Bhutan is a majestic country in Asia which is bordered by China and India. Its highest point is Gangkhar Puensum at 7570 m which happens to be the highest unclimbed mountain in the country as well. The lowest point of Bhutan is Drangme Chhu at 98 m. It is a scarcely populated nation with population of around 753947. This is also one of the reasons why the country did not become the victim of much destruction. The soothing climate of the country is favorable both for humans as well as for more than 5400 species of animals and birds that currently survives in the country, out of which few are rare and the endangered species which are at the verge of extinction like the black necked crane one-horned rhino, golden langur, clouded leopard, hispid hare and many more. It is also rich or may even be the last with such bio-diversity. There are forests which produces ample medicinal plants which is used in the country and exported as well. It may be the least developed country but ranks first in economic freedom and second in per capita income. The recently turned constitutional monarchy knows no corruption therefore is the least corrupt country till date. The reigning monarch Jigme Khesar Namgyal Wangchuk believes that for a country to prosper it is necessary for the people living in it are happy and content hence the country follows the Gross National Happiness. The current Prime Minister of the country is Tshering Tobgay. Bhutan offers many adventure activities for its visitors like trekking, hiking, Cycling, Mountain Biking, Rafting and Kayaking, Rock Climbing, Trekking, Hiking, Horse Riding and motor biking.
Bhutan has an interesting and diverse culture which is mostly derived from the Ancient Culture. There are other communities of people following other religions living here but Buddhism forms the main religion of the country. They are very religious which can be seen in the fluttering flags in the wind which they put outside their houses after offering a prayer. There are many festivals that they celebrate most famous and biggest of which is the Thimpu Tshechu Festival. Then there is Jambay Lhakhang Drup Festival involving fire dance, mask dance and naked dance. Then there is Wangdue Phodrang Tshechu Festival, celebrated in Wangdue Phodrang and the most unique of all are the Punakha Drubchen and Tshechu Festival. Paro Tshechu Festival is yet another festival where most merry making is involved. The people here speak ‘Dzongkha’, but business is carried out in English only. People here are very particular about etiquettes they have ways in which they are supposed to behave, talk eat walk sit sleep and dress. It’s called ‘Driglam Namzha’, which sets rules for all of that. Bhutanese love spicy cuisine. Most of their dishes are spicy. Their staple food is red rice which is believed to have health benefits. ‘Emadatshy’ is their famous dish. Their national game is Archery, competitions are held regularly in some villages. Apart from that they are also into football and cricket.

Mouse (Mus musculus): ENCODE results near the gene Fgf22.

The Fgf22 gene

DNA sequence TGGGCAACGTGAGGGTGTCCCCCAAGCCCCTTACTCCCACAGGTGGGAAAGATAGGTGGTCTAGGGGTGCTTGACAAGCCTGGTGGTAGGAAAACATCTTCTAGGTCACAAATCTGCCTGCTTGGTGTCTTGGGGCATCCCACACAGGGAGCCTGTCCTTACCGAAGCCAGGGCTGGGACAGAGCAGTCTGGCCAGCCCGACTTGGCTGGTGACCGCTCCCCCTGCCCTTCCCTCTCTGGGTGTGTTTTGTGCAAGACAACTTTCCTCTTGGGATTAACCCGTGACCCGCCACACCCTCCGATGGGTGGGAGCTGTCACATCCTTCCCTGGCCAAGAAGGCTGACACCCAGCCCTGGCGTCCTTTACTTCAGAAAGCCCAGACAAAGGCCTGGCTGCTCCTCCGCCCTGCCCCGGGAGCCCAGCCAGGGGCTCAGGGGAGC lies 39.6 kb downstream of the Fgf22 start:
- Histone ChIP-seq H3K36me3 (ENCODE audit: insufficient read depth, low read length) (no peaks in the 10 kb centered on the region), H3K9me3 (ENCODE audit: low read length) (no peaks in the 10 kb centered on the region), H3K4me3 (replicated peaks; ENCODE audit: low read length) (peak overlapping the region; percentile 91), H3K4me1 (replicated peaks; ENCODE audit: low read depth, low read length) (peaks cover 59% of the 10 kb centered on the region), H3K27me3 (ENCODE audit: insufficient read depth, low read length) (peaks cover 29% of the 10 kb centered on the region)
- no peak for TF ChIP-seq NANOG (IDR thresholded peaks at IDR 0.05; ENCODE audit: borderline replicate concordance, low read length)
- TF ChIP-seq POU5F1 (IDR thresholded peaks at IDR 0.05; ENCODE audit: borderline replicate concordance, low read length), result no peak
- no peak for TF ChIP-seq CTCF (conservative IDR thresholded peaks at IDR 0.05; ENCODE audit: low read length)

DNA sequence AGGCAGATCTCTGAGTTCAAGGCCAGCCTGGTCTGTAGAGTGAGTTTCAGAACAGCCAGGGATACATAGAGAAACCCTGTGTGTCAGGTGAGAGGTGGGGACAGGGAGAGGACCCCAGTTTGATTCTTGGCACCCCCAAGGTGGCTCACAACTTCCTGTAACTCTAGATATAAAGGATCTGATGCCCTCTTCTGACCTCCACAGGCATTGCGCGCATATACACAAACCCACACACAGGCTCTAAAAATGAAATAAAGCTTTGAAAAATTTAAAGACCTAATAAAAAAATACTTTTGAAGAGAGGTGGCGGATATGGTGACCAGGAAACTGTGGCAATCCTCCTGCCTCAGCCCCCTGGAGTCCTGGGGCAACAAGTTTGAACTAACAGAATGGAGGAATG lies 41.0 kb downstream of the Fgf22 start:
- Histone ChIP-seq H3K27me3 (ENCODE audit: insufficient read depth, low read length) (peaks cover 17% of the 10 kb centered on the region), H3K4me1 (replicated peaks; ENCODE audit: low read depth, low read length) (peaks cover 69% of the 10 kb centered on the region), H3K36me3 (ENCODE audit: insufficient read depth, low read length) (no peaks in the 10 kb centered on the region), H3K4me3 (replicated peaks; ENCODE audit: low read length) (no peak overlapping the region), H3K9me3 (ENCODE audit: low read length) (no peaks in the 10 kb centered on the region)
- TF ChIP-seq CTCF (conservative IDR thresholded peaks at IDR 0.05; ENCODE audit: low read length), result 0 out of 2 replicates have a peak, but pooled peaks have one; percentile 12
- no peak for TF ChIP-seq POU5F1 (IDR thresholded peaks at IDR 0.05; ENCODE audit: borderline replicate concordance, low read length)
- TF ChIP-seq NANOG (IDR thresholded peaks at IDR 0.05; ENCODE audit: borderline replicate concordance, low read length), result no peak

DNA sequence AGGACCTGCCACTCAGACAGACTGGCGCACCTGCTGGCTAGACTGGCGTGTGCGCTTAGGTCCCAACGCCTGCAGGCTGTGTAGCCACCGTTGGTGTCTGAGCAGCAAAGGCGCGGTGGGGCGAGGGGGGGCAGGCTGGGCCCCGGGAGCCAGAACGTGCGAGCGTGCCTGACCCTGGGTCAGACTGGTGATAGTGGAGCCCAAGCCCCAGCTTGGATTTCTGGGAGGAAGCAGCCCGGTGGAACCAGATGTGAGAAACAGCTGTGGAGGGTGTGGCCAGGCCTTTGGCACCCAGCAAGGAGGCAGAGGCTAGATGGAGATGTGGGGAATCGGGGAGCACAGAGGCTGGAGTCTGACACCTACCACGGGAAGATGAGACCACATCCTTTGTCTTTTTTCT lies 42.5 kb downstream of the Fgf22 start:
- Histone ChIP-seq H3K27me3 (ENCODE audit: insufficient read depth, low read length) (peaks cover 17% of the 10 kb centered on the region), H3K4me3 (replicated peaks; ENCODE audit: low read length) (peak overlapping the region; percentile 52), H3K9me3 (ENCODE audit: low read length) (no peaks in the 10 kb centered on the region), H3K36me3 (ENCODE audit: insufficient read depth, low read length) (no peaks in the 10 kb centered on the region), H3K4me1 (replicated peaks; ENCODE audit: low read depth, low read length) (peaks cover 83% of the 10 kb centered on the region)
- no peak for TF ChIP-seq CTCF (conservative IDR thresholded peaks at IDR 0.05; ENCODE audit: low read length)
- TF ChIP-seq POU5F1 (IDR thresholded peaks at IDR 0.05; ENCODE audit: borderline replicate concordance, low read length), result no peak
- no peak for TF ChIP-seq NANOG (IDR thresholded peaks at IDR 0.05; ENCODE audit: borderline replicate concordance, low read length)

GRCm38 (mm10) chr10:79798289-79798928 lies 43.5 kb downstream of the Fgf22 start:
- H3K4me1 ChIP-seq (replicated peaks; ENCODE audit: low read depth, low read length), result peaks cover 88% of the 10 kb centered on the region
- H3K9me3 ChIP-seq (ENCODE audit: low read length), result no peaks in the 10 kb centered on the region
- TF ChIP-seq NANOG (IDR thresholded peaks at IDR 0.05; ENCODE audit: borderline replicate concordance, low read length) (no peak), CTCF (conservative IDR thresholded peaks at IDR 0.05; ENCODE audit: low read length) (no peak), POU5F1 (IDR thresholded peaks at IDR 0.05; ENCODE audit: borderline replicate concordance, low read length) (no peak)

FEW OF ITS PRIZED POSSESSIONS
Taktsang Palphug Monastery
This monastery is popularly known as the Tiger’s Nest, located on the top of the Paro valley. It showcases the valuable traditions of the country. It provides a mesmerizing view and journey up the hill is also quite pleasant one. Best time for visit would be March to May and September to November.
This beautiful spot is located on your way to Thimpu from Punakha. It has 108 beautiful Chortens. Its location high up on the hill amidst the serenity of the forest will give you a soothing experience. The best time to visit this place would be March to May and September to November.
This place has got such amazing beauty; it deserves to be called a tiny piece of Paradise. Nature is abundant and is blessed with wildlife. You can also walk to some holiest sites of Bhutan which lay hidden out here. Best time for visit would be March to May and September to November.
This is one of the largest monasteries, located on top of a hill. It is surrounded by hermits who live there itself. The environment is such peaceful; you just shouldn’t miss the opportunity to experience this feeling. Best time for visit would be March to May and September to November.
This is a remnant of Drukgeyl Dzong which was once a major and flourishing administrative centre but one of the most sorted trekking spots in Bhutan. It was destroyed by fire in 1951. Best time for visit is March to May and September to November.
This serene village lies wrapped up in the arms of Mother Nature. It is a treat for the nature lovers. The pretty little gardens, lovely sight of farms and slopes covered by sweet peas and corns will fill you up with happy feeling. And the enchanting beauty of the ladies of Talo is worth mentioning. The best time for visiting this place would be the months of October to December
Jigme Dorji National Park
The Park was built by the King Jigme Dorji in 1974 and is the 2nd largest park of the country. It is richly blessed with flora and fauna and houses a large number of endangered animals like snow Leopard, Himalayan musk deer, Asiatic wild dog, Red Panda etc. Best time to visit is March to October.